The task of preserving cultural and natural heritage is outlined within SDG11.4 “Make cities and human settlements inclusive, safe, resilient and sustainable”. Our vision of libraries’ mission exactly is to contribute to the preservation and development of sustainable local communities, to get communities involved in discussion and problem solving.

What makes the calendar format so interesting as a way of promoting the SDGs?

In terms of the subject, the calendar makes it possible to present the SDGs in a vivid and informative manner and, at the same time, to focus on the issues most important to the creators.   Speaking of the format, it enables contestants to be creative and unique while remaining simple to make and user friendly. Furthermore, it is absolutely practical and will promote the SDGs for the whole year!

In the 2021 Contest Regulations, we have formulated the tasks:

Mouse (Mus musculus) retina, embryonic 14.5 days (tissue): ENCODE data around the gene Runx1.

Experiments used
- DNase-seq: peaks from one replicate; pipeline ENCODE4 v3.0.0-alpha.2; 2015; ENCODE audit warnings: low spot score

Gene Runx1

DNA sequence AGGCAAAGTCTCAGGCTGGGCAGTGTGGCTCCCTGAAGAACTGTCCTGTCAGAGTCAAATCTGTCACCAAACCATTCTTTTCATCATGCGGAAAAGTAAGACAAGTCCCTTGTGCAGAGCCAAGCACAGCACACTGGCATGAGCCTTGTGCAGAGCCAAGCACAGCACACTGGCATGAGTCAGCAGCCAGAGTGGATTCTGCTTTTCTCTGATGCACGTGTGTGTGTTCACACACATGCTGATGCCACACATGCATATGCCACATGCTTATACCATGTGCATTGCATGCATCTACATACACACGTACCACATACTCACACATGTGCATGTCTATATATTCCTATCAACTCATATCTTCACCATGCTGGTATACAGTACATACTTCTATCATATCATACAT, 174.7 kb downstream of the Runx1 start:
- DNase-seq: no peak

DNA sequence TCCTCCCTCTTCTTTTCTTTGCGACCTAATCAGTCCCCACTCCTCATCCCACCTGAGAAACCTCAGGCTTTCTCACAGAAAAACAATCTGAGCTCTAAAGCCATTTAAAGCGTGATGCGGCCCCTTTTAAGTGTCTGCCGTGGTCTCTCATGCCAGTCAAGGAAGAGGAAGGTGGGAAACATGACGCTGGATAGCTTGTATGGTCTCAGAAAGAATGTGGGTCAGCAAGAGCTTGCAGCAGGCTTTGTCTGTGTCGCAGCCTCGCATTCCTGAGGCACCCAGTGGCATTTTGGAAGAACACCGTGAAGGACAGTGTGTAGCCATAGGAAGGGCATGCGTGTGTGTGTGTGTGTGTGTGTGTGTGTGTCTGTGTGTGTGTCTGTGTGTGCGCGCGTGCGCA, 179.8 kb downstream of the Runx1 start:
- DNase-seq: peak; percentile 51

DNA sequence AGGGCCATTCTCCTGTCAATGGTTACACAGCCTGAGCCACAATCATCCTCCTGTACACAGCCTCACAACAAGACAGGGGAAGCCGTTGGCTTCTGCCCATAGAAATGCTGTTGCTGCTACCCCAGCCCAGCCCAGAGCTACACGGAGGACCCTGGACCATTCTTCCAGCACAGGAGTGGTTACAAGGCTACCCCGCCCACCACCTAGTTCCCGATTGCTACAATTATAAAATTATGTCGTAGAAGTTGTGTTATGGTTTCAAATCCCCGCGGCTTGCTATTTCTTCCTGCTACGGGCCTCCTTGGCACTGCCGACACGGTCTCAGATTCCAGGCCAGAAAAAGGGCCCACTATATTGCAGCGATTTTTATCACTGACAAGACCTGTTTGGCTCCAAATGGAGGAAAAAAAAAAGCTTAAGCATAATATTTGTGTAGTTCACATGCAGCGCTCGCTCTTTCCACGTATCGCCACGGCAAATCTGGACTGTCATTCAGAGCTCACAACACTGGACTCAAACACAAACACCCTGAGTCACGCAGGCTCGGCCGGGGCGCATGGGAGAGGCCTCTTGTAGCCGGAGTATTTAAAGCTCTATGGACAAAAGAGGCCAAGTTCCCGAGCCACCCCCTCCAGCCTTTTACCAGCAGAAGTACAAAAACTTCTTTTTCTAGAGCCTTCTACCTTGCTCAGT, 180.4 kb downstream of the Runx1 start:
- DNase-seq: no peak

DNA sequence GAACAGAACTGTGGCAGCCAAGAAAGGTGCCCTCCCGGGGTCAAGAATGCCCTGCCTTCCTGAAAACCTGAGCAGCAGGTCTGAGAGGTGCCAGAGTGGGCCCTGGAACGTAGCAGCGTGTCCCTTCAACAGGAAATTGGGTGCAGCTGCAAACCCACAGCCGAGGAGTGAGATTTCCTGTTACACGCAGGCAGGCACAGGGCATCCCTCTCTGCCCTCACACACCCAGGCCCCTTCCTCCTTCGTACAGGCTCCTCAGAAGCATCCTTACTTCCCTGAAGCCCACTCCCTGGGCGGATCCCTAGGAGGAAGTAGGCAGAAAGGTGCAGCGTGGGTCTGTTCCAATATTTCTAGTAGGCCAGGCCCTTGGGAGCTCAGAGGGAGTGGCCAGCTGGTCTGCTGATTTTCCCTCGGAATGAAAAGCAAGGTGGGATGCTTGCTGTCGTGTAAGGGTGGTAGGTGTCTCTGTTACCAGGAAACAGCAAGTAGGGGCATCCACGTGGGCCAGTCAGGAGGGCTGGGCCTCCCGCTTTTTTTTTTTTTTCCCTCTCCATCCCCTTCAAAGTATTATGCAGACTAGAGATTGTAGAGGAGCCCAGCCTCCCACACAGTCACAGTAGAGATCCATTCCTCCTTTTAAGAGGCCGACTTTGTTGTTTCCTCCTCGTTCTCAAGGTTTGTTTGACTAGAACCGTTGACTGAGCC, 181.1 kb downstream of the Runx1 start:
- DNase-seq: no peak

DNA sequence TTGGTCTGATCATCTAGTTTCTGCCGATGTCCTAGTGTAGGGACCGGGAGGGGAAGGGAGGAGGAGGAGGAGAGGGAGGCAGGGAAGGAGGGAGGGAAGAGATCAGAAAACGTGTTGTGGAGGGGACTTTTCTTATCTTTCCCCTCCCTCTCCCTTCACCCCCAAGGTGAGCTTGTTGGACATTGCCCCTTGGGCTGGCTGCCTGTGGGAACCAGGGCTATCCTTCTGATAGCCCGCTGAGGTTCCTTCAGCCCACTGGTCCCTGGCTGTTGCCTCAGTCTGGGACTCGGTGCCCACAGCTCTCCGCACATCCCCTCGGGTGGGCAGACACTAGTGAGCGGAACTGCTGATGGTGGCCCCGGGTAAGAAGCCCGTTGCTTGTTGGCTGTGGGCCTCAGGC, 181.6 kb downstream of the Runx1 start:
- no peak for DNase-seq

• to develop and design the digital layout of a desk calendar focused on SDG 11.4 (contestants shall submit to the Organizing Committee the digital layout of their calendar in one of the following types: desk tent calendar; loose-leaf calendar; pyramid calendar);
  • to find ways of achieving SDG 11.4 at municipal, regional and federal levels, and identify specificities of action at each level.
  • to display the creativity of contestants (contestants shall use only original drawings, photos, infographics, etc., of their own authorship, supplied with original text of their authorship, at the discretion of the author)

What are you most proud of from last year’s competition?

In the 2020 Contest, libraries of different types took part and many of them expressed their unique understanding of SDGs, for instance, by describing their library activities or analyzing and promoting books focused on SDGs, or promoting users’ research projects on individual SDGs (including projects carried out by schoolchildren).

The jury was particularly impressed by the calendar that presented the SDGs through imaginative interpretation of “The Little Prince” by Antoine de Saint-Exupery, supplemented by original drawings.